Download FASTA File

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Statistics of barcoding coverage: Actinopyga lecanora

Barcode of Life Data Systems (BOLDS) Stats
Public Records: 4
Specimens with Barcodes: 7
Species With Barcodes: 1
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Conservation

Conservation Status

IUCN Red List Assessment


Red List Category
DD
Data Deficient

Red List Criteria

Version
3.1

Year Assessed
2013

Assessor/s
Conand, C., Gamboa, R. & Purcell, S.

Reviewer/s
Polidoro, B., Harwell, H., Carpenter, K.E. & Knapp, L.

Contributor/s

Justification
This species is widespread in the Indo-Pacific, and is considered rare or uncommon but may be more common in the eastern portion of its range. It is fished in at least the eastern portion of its range, but there is no information on the impact of fisheries on this species' population. This species is not well-known in fisheries reports from the Philippines or the Indian Ocean, which may be because it is nocturnal. Therefore it is listed as Data Deficient. More information is needed on the impact of fisheries on this species' population, as well as information on its biology and ecology.
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Population

Population
This species is not common and occurs in very low densities.

In the Philippines, annual exports increased from 250t in 1977 and 1189t in 1984 to 2123t in 1996 for 25 species including H. scabra, H. nobilis, B. marmorata, H. fuscogilva, H. atra and A. lecanora (Bruckner et al. 2003).

A 2009 study by Purcell et al. suggests that populations of Holothuria fuscogilva, Holothuria lessoni and Actinopyga lecanora in la Grande Terre, New Caledonia are too low to support further exploitation, and should be closed to fishing.

In Melanesia, population surveys conducted registered very low numbers of commercially important species of sea cucumbers, including A. lecanora (Kinch et al. 2008). In Papua New Guinea, population densities are low (Kinch et al. 2008).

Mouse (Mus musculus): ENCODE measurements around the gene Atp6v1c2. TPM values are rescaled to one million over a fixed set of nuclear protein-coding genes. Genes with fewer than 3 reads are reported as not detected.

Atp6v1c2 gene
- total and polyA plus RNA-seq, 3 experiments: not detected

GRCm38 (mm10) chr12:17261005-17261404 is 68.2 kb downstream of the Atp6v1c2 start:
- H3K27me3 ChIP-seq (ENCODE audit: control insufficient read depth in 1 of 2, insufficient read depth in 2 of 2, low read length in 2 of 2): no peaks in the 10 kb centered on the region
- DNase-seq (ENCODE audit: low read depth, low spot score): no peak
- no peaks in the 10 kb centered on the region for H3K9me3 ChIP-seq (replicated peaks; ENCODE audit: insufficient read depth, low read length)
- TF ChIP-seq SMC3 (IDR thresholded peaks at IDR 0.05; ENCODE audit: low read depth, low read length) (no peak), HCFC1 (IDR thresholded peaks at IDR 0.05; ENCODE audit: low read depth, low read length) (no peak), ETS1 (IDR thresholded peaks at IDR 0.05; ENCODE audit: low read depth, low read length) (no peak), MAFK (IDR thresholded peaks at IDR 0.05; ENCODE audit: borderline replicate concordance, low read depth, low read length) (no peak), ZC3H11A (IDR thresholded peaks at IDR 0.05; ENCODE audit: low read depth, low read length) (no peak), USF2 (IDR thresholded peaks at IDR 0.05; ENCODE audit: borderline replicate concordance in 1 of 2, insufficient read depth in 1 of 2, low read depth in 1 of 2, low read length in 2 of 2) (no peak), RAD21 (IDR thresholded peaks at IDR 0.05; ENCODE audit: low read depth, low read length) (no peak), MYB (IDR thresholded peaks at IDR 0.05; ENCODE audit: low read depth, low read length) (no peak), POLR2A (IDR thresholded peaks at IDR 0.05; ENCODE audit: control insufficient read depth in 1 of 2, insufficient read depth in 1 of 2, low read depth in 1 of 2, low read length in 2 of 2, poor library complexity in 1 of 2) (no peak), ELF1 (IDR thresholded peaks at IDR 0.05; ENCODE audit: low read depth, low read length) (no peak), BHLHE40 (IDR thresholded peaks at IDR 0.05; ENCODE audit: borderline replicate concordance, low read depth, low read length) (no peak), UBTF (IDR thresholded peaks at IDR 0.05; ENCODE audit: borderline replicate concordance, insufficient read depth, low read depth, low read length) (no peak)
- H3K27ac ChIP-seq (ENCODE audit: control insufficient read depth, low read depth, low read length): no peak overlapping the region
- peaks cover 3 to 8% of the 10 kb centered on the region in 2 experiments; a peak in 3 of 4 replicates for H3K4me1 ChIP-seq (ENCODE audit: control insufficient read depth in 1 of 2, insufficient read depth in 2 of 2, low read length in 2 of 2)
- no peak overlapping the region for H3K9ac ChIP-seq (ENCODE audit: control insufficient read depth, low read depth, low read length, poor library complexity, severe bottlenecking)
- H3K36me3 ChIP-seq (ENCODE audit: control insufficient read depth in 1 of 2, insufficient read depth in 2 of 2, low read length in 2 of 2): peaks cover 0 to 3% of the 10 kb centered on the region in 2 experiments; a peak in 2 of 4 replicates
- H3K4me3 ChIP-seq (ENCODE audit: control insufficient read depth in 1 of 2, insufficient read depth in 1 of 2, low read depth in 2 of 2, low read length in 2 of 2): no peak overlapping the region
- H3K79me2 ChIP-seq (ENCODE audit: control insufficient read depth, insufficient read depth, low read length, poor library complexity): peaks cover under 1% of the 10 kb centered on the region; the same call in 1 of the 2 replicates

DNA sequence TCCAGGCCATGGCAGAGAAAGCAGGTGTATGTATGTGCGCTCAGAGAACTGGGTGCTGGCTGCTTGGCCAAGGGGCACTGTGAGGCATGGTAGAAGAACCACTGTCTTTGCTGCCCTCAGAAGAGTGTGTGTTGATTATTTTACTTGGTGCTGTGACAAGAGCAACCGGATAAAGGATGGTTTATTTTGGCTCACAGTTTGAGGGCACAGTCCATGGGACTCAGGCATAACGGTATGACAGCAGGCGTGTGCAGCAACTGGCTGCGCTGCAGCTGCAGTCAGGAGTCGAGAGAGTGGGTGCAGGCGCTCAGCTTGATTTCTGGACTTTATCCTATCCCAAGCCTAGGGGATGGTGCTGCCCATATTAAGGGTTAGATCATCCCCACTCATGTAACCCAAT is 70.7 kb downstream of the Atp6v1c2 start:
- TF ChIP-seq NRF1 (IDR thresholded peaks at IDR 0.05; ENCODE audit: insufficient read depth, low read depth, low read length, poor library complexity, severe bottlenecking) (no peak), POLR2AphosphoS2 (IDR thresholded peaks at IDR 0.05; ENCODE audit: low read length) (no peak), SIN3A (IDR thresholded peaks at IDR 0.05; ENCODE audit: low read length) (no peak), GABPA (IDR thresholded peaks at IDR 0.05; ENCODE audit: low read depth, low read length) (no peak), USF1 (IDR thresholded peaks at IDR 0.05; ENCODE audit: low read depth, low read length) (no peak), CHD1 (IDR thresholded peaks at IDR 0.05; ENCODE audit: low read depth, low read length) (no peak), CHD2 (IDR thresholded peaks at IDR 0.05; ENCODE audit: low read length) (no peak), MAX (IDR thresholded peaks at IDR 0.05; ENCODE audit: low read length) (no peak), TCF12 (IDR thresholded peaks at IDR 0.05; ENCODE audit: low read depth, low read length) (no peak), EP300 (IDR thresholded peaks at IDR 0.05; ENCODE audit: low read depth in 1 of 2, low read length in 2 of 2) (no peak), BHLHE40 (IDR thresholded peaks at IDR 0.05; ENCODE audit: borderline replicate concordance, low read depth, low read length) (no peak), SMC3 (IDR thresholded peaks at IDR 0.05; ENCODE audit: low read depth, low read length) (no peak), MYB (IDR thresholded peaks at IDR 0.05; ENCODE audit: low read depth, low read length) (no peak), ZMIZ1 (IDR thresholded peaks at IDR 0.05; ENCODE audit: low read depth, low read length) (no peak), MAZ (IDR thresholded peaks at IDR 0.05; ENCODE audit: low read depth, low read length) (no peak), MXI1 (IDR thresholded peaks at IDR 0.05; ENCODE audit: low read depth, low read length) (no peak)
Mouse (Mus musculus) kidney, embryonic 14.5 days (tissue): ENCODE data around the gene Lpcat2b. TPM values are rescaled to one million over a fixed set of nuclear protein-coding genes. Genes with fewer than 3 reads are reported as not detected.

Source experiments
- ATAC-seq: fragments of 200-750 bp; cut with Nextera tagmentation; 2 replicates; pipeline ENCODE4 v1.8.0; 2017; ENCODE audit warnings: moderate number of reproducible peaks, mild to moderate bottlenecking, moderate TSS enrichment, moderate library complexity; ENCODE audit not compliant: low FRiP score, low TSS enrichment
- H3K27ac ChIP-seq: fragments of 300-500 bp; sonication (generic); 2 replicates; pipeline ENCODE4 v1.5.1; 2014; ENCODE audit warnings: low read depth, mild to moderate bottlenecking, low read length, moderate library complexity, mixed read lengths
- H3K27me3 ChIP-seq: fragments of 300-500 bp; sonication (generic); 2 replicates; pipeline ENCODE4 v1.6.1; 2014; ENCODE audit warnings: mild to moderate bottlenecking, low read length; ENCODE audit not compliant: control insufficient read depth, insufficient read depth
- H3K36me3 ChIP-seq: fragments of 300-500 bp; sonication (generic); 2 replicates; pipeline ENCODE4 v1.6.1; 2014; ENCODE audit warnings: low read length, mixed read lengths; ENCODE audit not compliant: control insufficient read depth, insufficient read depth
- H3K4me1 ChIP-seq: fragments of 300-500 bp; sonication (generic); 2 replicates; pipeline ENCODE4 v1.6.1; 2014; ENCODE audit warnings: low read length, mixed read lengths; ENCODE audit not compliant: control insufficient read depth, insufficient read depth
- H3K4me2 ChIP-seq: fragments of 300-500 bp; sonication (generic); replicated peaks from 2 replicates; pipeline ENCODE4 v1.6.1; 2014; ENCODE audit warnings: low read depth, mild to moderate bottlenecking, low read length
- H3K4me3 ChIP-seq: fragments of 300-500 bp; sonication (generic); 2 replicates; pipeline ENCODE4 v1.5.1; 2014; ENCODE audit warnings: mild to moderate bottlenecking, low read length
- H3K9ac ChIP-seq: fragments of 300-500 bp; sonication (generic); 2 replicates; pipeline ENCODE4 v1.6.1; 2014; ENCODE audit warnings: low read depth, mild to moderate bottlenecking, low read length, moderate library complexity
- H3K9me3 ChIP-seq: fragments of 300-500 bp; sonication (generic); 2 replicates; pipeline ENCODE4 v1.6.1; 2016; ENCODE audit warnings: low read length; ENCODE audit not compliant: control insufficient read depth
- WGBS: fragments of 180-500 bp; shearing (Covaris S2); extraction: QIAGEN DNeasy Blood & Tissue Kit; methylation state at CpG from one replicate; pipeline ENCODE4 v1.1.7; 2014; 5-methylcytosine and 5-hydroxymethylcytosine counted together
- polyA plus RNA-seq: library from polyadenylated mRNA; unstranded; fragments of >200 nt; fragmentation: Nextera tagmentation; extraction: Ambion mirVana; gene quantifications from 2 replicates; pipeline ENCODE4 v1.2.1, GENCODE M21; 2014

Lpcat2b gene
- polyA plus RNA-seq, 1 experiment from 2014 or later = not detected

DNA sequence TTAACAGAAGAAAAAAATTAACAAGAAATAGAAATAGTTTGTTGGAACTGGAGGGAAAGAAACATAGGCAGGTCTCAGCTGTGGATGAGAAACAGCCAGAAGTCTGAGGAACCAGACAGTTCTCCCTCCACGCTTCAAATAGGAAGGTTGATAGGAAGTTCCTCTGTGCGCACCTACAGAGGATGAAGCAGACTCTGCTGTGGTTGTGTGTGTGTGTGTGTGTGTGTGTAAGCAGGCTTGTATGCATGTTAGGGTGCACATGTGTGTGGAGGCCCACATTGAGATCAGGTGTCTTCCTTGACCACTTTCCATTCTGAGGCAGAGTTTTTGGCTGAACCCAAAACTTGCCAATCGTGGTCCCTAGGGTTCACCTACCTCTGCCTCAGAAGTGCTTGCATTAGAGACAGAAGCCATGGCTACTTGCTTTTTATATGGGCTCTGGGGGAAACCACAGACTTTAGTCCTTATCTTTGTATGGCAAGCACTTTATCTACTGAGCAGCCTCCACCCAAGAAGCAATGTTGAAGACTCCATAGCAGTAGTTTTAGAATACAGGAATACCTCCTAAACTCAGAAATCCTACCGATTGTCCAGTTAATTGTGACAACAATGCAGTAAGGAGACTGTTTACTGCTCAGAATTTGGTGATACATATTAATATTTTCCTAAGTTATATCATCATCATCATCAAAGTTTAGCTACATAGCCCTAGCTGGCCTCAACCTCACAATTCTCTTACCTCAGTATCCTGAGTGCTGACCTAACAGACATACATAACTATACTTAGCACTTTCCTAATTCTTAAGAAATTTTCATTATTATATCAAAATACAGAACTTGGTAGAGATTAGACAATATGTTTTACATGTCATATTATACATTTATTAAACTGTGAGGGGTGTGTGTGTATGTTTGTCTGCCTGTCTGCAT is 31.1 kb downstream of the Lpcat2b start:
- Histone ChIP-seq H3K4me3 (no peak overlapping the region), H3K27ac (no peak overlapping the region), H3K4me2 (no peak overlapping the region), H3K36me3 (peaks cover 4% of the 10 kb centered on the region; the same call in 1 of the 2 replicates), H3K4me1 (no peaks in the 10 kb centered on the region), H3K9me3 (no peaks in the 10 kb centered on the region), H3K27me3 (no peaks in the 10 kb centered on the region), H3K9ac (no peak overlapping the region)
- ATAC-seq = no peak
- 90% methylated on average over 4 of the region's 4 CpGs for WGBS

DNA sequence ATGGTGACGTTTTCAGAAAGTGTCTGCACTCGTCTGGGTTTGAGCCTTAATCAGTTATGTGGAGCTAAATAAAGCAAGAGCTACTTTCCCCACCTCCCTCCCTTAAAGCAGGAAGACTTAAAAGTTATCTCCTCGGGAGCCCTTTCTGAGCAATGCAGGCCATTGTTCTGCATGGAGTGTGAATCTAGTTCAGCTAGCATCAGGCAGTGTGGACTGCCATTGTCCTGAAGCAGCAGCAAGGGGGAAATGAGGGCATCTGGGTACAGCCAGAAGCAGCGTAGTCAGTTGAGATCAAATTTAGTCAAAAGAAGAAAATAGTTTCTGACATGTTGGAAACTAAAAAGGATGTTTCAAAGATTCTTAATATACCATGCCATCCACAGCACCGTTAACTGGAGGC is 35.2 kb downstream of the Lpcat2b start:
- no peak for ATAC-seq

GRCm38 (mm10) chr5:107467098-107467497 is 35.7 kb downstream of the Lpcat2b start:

Choo (2008) reports that A. lecanora is heavily fished in certain countries including those of Asia.

In Papua New Guinea, densities declined from 3 individuals per hectare in 1992 to 0.2 per hectare in 1996 (Kaly et al. 2007).

This species was found in 2006 from 3 to 42 individuals per hectare in the Solomon Islands (Pinca et al. 2009). In 2002-2009 in Fiji, this species was reported as 0 to 29 individuals during the day, and up to 50-67 individuals at night per hectare (Friedman et al. 2010).


Population Trend
Unknown
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Threats

Major Threats
This species is fished commercially in parts of its distribution and is present in artisanal fisheries throughout its entire distribution. However, the effects of this activity on the population of this species are unknown. Although this is not one of the most important species (medium value) for fishery purposes, it can be expected that this species may become more popular after the depletion or reduction of other species of higher commercial importance and value.



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Management

Conservation Actions

Conservation Actions
In Papua New Guinea, Actinopyga lecanora has a minimum size limit of 15cm total length if fresh and 10cm total length if dry, a fishing season (between January 16th and September 30th), Total Allowable Catch restrictions, gear restrictions and permits for storage and export (Kinch et al. 2008). A. lecanora has a distribution that directly overlaps several marine protected areas throughout its extensive range. More information is needed on the impact of fisheries on this species population, as well as information on its biology and ecology.